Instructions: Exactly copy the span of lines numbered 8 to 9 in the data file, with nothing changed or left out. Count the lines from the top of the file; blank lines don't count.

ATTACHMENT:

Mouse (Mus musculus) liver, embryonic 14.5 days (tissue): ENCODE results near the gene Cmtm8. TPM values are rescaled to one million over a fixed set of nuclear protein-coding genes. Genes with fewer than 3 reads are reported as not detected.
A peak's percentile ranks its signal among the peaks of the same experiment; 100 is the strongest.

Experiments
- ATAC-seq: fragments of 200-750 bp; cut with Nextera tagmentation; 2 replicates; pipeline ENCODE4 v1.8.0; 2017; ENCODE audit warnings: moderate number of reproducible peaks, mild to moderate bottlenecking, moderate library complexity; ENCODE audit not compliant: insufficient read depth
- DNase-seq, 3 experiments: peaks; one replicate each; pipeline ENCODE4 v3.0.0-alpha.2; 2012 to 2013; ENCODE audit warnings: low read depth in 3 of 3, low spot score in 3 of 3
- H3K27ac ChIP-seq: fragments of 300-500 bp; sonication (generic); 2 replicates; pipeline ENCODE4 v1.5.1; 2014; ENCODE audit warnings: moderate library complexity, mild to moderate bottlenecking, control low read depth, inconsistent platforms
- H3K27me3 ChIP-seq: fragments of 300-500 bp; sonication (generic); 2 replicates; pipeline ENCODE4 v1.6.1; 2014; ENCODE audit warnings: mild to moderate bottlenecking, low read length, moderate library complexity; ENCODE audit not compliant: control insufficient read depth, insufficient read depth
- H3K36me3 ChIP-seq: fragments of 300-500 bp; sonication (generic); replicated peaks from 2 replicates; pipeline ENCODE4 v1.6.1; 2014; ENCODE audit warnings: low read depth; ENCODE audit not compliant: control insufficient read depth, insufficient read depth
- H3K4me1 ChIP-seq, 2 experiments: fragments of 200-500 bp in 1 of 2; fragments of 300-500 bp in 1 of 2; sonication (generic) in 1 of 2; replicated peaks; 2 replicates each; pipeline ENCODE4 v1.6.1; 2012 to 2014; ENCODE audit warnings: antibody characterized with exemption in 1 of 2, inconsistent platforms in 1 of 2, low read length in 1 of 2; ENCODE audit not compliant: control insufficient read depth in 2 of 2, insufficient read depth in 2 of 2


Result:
- H3K36me3 ChIP-seq: fragments of 300-500 bp; sonication (generic); replicated peaks from 2 replicates; pipeline ENCODE4 v1.6.1; 2014; ENCODE audit warnings: low read depth; ENCODE audit not compliant: control insufficient read depth, insufficient read depth
- H3K4me1 ChIP-seq, 2 experiments: fragments of 200-500 bp in 1 of 2; fragments of 300-500 bp in 1 of 2; sonication (generic) in 1 of 2; replicated peaks; 2 replicates each; pipeline ENCODE4 v1.6.1; 2012 to 2014; ENCODE audit warnings: antibody characterized with exemption in 1 of 2, inconsistent platforms in 1 of 2, low read length in 1 of 2; ENCODE audit not compliant: control insufficient read depth in 2 of 2, insufficient read depth in 2 of 2